High winds in an RV can be dangerous. Just how much wind can an RV withstand? In this post, we’ll cover all the details (two charts) for a safe RV adventure. But first, here is the
Winds as low as 10 miles per hour can affect a moving RV, making it hazardous to drive. When parked, most RVs can withstand winds up to 75 mph (120 km/h) without tipping over.
The amount of wind that an RV can withstand will depend largely on the type of RV and whether it is moving or stationary.
If you are one of the millions of Americans that take to the road in an RV each year, at some point during your travels, you may have experienced driving or camping in high winds.
Whether it’s traveling through a mountain pass or parking at a campsite, gusty winds are a force that every RV owner must be prepared to deal with, for their well-being and the safety of others.
RVs are high profile vehicles, which means they are affected by the movement of air around them.
Being knowledgeable about how to drive in windy conditions, and what to do if winds are gusting and your RV is parked, is part of being a responsible RV owner.
Fortunately, there are steps you can take that can help see you and your RV through dangerous wind conditions with minimal damage.
Is There a Limit to How Much Wind an RV Can Withstand?
Aside from being struck by flying or falling debris, the main concern with RVs concerning high winds is the danger of tipping over.
Whether an RV is being driven or it is parked, a powerful gust of wind can potentially exert enough force on the vehicle’s broadside to knock it off its center of gravity, and in extreme cases, move it past its tipping point and onto its side.
Driving an RV in Windy Conditions
While one of the reasons that RVs are so popular is that practically anyone with a driver’s license can drive one, the fact remains that they require a higher level of care when being operated than regular vehicles like the one you drive to work.
This is particularly true when driving an RV in adverse weather conditions, such as when winds are blowing hard.
RVs come in different lengths, widths, shapes, and weights, and these measurements are critical when determining the amount of wind force a particular recreational vehicle can withstand.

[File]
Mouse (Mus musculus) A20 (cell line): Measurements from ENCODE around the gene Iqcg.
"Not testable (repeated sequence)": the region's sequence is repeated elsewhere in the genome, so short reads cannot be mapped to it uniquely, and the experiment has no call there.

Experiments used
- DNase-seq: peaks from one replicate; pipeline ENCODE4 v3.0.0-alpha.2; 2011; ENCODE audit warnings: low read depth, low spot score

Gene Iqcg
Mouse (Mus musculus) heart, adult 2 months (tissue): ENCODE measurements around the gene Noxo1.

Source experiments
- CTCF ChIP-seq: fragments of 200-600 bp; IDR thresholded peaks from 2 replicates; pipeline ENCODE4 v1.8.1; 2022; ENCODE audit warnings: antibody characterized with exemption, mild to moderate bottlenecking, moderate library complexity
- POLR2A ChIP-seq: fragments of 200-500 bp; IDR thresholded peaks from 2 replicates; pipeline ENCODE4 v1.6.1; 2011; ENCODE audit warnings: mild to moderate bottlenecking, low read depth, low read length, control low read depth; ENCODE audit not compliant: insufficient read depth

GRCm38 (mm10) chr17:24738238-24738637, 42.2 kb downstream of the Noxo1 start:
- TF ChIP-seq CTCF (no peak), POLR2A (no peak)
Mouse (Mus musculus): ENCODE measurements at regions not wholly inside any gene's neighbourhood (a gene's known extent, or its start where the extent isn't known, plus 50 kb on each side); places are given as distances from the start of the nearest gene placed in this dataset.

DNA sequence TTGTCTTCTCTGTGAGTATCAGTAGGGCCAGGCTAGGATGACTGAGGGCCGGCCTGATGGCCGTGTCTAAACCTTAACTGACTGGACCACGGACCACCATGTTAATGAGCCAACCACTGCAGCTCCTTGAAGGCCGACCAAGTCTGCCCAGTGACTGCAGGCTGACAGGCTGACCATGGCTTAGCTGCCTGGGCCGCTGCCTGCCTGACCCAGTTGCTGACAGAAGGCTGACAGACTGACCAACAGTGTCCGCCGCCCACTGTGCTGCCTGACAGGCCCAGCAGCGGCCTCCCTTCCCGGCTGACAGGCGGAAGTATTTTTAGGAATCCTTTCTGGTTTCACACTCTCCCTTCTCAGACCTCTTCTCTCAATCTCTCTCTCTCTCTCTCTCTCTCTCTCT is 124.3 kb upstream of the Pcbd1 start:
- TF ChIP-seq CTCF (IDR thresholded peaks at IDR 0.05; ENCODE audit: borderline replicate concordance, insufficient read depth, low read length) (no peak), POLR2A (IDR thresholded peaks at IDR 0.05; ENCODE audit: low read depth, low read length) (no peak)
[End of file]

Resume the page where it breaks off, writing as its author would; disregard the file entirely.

Generally speaking, due to how aerodynamic forces work, RVs are far more susceptible to tipping over because of high winds when they are moving, versus when they are stationary.
Here’s a look at how much even nominal wind speed can affect an RV on the road, particularly if the winds are hitting the broad side of the vehicle:
|Wind Speed (MPH)||Wind Speed (KPH)||Effect on Moving RV|
|10 MPH||16 KPH||Driving at highway speeds can be noticeably affected|
|20 MPH||32 KPH||Driving at highway speeds can be dramatically impaired|
|30 MPH||48 KPH||Driving at highway speeds is hazardous (especially with embedded gusts)|
Source: Good Sam
The moral of the story as far as driving an RV in windy conditions is to slow down if your ability to drive at highway speeds is noticeably affected.
Knowing your travel route, including passes and mountainous areas where wind gusts are common, can be valuable when planning your trip and being prepared for challenging driving conditions.
Driving with the wind is far easier and safer than driving into crosswinds, as these can hit your broadside with full wind force.
Driving Travel Trailers and Fifth Wheel Trailers in High Winds
When it comes to driving an RV in windy conditions, great care must be exercised regardless of the size or type of recreational vehicle.
In the case of travel trailers and fifth-wheel trailers, however, the level of care rises to extreme caution.
The road dynamics of a tow vehicle and its trailer differs greatly from that of a motor home, particularly when windy conditions are involved.
Even in ideal driving conditions, drivers of vehicles towing travel or fifth wheel trailers must be ever vigilant against dreaded trailer sway.
Trailer sway occurs when the trailer begins to move uncontrollably from side to side behind the tow vehicle (this is also known as fish-tailing or jack-knifing). One of the biggest contributing factors to trailer sway is any force pushing on the trailer’s broadside, and the most common of these is wind. Source Hensley Mfg.
Because the side of a trailer has a much larger surface area (length times height) than the vehicle towing it, a crosswind will exert more force on the former than the latter.
Generally speaking, the larger the trailer, the more force will push against the side of it, and the more susceptible it will be to sway. It is this imbalance in force that makes towing an RV trailer in windy conditions challenging at best and treacherous at worst. Source Outdoorsy
Even wind gusts of 20 to 30 miles per hour can give the most seasoned of RV-ers pause to re-consider or re-route travel plans, or pull over and wait until winds subside to safer levels. Source Jayco Owners Forum
Parking an RV in Windy Conditions
RVs are far more capable of withstanding high winds when they are parked and stationary than when they are moving.